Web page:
339 U.S. 629 (1950), 44, Sweatt v. Painter

Docket Nº:No. 44
Citation:339 U.S. 629, 70 S.Ct. 848, 94 L.Ed. 1114
Party Name:Sweatt v. Painter
Case Date:June 05, 1950
Court:United States Supreme Court

Page 629

339 U.S. 629 (1950)

70 S.Ct. 848, 94 L.Ed. 1114

Sweatt

v.

Painter

No. 44

United States Supreme Court

June 5, 1950

Argued April 4, 1950

CERTIORARI TO THE SUPREME COURT OF TEXAS

Syllabus

Petitioner was denied admission to the state supported University of Texas Law School, solely because he is a Negro and state law forbids the admission of Negroes to that Law School. He was offered, but he refused, enrollment in a separate law school newly established by the State for Negroes. The University of Texas Law School has 16 full-time and three part-time professors, 850 students, a library of 65,000 volumes, a law review, moot court facilities, scholarship funds, an Order of the Coif affiliation, many distinguished alumni, and much tradition and prestige. The separate law school for Negroes has five full-time professors, 23 students, a library of 16,500 volumes, a practice court, a legal aid association, and one alumnus admitted to the Texas Bar, but it excludes from its student body members of racial groups which number 85% of the population of the State and which include most of the lawyers, witnesses, jurors, judges, and other officials with whom petitioner would deal as a member of the Texas Bar.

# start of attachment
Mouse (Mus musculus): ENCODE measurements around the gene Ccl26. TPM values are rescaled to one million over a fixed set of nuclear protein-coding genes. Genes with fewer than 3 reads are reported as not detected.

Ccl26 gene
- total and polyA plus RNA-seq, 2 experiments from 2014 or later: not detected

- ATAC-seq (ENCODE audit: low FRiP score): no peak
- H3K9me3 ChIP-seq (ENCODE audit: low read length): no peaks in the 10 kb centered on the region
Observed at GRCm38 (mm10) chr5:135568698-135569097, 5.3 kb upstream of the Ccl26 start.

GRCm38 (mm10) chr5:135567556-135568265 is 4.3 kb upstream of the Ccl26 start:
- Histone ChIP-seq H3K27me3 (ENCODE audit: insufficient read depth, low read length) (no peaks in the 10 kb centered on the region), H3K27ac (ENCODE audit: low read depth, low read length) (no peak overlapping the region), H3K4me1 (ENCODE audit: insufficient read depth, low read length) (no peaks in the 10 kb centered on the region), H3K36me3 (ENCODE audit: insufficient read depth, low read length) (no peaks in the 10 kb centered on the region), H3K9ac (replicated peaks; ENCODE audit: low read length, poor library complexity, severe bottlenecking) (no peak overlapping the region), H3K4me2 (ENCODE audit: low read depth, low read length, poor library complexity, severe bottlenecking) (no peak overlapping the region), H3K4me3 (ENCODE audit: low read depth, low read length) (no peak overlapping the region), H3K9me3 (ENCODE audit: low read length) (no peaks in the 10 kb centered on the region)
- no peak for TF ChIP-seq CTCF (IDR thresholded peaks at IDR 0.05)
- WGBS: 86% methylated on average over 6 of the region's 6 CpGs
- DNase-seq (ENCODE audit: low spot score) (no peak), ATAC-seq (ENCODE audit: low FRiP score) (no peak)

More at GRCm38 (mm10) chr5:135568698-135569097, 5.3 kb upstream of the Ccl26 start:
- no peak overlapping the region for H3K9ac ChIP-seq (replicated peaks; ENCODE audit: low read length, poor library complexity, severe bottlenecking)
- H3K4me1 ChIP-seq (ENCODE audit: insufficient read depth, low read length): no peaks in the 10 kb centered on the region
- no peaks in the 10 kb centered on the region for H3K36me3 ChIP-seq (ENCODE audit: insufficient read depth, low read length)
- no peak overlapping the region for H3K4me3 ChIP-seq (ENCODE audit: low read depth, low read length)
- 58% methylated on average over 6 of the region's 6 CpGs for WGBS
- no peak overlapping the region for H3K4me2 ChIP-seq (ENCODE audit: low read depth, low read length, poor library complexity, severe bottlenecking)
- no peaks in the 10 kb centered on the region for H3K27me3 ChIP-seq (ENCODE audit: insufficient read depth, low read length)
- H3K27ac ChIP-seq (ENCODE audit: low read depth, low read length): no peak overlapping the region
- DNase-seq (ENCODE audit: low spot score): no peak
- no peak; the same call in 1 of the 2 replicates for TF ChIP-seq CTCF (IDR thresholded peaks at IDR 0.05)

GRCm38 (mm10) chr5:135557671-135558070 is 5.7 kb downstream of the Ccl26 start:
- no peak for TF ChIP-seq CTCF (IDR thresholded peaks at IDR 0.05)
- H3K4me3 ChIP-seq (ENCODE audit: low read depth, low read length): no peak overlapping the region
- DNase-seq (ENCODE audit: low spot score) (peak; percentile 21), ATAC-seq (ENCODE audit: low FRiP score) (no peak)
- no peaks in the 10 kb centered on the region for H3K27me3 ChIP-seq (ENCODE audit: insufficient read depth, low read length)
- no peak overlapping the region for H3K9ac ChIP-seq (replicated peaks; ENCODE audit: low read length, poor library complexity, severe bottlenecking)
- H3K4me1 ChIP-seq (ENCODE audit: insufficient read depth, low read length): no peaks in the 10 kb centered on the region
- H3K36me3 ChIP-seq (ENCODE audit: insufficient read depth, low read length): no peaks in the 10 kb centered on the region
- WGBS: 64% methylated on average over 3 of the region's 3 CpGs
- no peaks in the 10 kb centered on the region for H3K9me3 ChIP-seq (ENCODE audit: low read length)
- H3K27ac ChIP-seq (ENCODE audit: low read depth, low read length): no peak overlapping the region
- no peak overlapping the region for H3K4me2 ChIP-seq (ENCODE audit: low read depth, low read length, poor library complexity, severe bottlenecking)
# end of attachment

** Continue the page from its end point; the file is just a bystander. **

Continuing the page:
Held: The legal education offered petitioner is not substantially equal to that which he would receive if admitted to the University of Texas Law School, and the Equal Protection Clause of the Fourteenth Amendment requires that he be admitted to the University of Texas Law School. Pp. 631-636.

Reversed.